Irby grew up in the suburbs of Chicago, so local readers will find much of her experiences familiar and relatable. Her essays are loosely interconnected, making this an easy book to pick up and put down at your leisure. Anyone looking for a funny and emotional memoir that is nevertheless easy to read should look no further.
Book–Set in the near future, Palmer’s novel follows Rebecca Wright, a thirty-something recovering alcoholic, and her physicist husband Philip. Philip has been working fruitlessly for many years on a causal volatility device (in layman’s terms, a time machine), and as far as he knows, has not been having much luck. Meanwhile, Rebecca has been having a nagging sense that something is not right; the president is not the right person, her friends’ personalities aren’t quite right, her life isn’t what it should be. Palmer has an interesting take on time travel that, without spoiling anything, powers much of the narrative. For me, the attraction of this book was the depiction of the near-future society, where the president delivers personalized messages to each citizen and cars drive themselves.
While the main character is not, in my opinion, likeable, she is very real and flawed. Palmer’s views on race, gender, marriage, and technology are very much on display here and, regardless of whether you agree with them, they are certainly interesting to read about and only occasionally preachy. Version Control is a perfect sci-fi and literary fiction blend sure to appeal to fans of Atwood’s Oryx and Crake and Mary Doria Russell’s The Sparrow.
Book–Oliver Ryan, famous children’s book writer, and his loyal wife Alice, who illustrates his books, have a seemingly happy life until one night, after a very good dinner, he hits her, leaves, then comes back to beat her into a coma. The rest of the book is like peeling the layers of an onion. Nugent jumps around in chronology and in viewpoint, each character giving their take on Oliver, their past with him, and why he did it. From his harsh upbringing in a Catholic boarding school, to a fateful summer in France, to his current success, the reader gets more insight into Oliver’s character and motivations with every chapter. By the end, the reader should understand why he did it. Whether you find him sympathetic or a monster is up to you.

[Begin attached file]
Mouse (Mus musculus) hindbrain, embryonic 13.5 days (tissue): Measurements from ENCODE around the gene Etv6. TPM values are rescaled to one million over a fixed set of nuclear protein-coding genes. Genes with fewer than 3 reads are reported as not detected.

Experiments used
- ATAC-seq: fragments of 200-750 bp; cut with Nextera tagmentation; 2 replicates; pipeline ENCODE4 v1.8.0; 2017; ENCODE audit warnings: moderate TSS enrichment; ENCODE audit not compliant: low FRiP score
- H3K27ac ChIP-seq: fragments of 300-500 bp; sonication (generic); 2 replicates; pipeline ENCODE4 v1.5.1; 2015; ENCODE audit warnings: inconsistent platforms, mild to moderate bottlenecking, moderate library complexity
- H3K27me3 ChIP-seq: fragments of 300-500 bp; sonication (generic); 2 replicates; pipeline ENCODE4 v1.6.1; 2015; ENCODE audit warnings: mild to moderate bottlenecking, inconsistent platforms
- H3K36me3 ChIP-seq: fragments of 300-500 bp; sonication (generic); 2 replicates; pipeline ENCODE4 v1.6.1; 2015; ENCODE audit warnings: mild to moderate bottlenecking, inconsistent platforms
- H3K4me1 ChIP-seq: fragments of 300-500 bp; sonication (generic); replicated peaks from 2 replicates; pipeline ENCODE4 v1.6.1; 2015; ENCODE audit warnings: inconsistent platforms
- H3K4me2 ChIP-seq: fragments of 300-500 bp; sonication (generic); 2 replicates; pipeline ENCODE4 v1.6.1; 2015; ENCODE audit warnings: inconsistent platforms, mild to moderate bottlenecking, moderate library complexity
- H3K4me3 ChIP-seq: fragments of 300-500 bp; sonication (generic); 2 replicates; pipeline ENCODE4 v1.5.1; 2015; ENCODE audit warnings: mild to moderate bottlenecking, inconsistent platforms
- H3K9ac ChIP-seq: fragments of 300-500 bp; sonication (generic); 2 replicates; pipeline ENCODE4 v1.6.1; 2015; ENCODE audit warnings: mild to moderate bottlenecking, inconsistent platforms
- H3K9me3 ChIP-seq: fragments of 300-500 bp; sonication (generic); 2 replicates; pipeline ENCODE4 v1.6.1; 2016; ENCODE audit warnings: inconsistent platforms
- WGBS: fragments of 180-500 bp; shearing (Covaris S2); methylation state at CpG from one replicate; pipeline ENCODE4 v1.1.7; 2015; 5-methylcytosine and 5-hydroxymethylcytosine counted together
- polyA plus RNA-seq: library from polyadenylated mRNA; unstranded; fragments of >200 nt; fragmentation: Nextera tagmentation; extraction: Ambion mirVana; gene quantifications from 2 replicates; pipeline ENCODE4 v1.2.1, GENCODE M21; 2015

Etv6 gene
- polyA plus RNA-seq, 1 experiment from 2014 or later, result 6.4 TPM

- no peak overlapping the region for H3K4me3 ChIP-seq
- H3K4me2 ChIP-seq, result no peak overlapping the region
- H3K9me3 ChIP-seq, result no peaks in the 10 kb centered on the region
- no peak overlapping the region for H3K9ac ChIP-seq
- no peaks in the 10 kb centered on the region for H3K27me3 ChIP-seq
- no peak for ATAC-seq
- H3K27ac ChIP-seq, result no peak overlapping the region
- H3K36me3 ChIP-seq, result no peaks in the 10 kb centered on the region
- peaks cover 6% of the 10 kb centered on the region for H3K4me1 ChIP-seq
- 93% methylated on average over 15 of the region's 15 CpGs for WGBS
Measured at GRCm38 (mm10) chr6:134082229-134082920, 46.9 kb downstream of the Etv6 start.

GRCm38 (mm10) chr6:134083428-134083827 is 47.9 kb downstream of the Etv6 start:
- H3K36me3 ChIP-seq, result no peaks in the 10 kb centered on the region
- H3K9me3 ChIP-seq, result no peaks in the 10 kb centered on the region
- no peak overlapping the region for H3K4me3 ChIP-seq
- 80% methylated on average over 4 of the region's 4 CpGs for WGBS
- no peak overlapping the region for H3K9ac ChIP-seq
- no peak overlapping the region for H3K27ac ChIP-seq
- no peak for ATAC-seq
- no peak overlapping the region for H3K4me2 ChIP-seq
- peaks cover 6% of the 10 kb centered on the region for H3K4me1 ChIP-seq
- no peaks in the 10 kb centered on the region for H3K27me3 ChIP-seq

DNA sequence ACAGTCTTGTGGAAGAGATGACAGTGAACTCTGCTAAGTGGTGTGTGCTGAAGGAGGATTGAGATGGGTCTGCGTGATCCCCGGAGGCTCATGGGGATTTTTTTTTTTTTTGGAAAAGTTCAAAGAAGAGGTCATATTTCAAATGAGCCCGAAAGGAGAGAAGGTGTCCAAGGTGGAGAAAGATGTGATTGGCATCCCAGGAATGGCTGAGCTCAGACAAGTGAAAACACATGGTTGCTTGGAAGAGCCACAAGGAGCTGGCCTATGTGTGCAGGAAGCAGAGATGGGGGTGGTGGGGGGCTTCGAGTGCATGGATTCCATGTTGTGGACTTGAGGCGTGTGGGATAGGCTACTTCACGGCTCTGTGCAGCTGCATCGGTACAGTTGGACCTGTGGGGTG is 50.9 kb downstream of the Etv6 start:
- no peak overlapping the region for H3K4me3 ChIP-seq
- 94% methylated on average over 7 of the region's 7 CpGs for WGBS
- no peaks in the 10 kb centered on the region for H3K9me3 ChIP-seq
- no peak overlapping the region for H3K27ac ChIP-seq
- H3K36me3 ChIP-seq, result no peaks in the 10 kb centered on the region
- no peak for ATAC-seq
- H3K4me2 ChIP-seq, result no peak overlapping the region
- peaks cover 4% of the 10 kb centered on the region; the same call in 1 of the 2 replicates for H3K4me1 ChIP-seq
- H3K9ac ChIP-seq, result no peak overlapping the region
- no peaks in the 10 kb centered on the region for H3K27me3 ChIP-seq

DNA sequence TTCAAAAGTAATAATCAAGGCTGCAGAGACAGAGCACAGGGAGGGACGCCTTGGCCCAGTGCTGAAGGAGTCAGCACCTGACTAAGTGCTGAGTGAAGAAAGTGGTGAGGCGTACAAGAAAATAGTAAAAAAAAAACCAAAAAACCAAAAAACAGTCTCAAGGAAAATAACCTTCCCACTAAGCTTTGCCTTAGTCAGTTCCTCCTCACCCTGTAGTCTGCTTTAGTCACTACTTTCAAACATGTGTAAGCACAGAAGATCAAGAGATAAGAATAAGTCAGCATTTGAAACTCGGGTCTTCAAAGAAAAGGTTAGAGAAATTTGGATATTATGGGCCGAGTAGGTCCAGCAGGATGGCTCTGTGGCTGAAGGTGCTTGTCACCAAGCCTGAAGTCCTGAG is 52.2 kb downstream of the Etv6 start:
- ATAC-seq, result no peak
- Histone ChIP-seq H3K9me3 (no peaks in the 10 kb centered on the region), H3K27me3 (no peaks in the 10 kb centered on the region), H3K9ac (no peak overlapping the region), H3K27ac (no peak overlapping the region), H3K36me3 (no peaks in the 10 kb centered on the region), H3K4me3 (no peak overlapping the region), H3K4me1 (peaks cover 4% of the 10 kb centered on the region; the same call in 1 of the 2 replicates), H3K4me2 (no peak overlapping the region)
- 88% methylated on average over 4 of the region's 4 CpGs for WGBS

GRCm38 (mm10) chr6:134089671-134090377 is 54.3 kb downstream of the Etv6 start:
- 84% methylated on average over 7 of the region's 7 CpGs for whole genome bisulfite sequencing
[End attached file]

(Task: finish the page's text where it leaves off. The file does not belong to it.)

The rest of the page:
Like many books with this structure, it can get a little repetitive. We read tellings of the same scene from so many viewpoints that the details can wear thin by the second character’s take. Also, the story is full of too-convenient coincidences that stretch belief. Nevertheless, I read it in one sitting and found myself sucked in to Unraveling Oliver the way the best domestic thrillers suck you in. While I still found him absolutely monstrous at the end, I could see a different reader coming around to find him at least pitiable, if not sympathetic. This should appeal to people who like the recent spate of compelling Girl novels (Gone Girl, Girl on the Train, etc). If you’re looking for your next read, try B. A. Paris’ Behind Closed Doors, or, in fact, any of B. A. Paris‘ domestic thriller novels.